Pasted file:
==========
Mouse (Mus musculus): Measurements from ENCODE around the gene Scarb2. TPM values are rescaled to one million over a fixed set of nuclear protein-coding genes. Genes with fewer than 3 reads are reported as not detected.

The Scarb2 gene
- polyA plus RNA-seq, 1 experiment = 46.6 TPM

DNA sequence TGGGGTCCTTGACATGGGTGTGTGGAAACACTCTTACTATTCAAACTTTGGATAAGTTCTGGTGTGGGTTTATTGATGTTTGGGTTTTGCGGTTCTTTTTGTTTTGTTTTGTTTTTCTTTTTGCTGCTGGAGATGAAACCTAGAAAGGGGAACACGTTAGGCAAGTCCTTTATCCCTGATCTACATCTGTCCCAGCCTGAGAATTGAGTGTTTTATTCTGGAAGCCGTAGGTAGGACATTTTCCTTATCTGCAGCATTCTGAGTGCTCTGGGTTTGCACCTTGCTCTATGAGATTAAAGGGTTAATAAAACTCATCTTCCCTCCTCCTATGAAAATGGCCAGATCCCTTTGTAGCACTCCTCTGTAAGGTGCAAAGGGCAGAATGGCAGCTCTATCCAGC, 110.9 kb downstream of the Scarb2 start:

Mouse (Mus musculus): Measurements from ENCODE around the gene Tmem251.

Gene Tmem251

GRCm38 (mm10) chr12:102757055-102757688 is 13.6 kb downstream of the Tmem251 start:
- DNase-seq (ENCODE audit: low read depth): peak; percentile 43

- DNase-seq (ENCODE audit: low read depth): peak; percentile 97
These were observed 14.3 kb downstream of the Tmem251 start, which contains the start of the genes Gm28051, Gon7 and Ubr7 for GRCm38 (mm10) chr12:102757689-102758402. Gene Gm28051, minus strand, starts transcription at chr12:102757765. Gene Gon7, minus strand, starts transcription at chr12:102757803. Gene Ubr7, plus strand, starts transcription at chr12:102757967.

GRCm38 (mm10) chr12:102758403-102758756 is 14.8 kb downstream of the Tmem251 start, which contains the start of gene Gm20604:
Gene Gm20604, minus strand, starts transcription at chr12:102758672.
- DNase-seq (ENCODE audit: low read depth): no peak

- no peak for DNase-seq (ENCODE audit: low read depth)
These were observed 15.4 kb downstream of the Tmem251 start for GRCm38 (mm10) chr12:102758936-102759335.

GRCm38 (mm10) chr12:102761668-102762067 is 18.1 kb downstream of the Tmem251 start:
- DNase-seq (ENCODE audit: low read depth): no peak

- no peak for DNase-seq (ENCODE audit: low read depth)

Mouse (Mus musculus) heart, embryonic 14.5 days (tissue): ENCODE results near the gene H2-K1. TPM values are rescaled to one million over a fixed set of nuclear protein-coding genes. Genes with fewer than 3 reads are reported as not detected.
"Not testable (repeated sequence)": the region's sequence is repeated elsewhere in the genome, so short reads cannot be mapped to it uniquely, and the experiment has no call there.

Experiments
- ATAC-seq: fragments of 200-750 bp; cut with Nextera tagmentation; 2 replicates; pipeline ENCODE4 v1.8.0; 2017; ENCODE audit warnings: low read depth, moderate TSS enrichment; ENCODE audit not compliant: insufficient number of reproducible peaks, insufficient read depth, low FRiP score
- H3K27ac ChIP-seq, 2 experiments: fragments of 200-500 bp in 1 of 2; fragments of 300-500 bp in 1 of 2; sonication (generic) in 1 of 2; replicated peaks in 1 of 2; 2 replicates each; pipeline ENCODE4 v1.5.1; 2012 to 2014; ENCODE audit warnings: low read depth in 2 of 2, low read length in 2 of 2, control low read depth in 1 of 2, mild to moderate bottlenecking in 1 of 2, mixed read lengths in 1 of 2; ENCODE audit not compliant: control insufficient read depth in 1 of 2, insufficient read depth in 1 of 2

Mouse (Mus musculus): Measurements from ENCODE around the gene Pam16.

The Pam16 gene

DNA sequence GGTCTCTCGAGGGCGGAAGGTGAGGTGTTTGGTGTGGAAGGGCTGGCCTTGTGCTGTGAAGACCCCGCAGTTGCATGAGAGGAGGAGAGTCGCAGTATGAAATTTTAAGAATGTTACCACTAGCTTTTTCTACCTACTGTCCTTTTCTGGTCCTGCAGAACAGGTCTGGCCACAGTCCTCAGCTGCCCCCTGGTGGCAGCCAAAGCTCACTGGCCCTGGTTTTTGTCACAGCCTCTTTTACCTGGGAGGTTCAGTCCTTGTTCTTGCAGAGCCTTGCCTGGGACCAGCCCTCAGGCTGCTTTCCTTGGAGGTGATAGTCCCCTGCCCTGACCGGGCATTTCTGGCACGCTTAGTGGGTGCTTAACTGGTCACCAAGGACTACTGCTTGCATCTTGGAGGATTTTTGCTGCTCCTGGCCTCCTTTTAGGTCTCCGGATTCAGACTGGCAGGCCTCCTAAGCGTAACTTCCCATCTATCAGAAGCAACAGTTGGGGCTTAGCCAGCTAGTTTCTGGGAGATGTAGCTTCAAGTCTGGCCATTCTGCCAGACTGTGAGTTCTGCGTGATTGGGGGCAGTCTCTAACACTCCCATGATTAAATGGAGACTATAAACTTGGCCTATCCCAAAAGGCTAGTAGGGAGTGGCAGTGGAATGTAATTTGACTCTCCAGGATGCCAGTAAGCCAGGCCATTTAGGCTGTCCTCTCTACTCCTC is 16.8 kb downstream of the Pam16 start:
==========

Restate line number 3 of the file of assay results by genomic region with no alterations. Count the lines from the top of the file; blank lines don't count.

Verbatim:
- polyA plus RNA-seq, 1 experiment = 46.6 TPM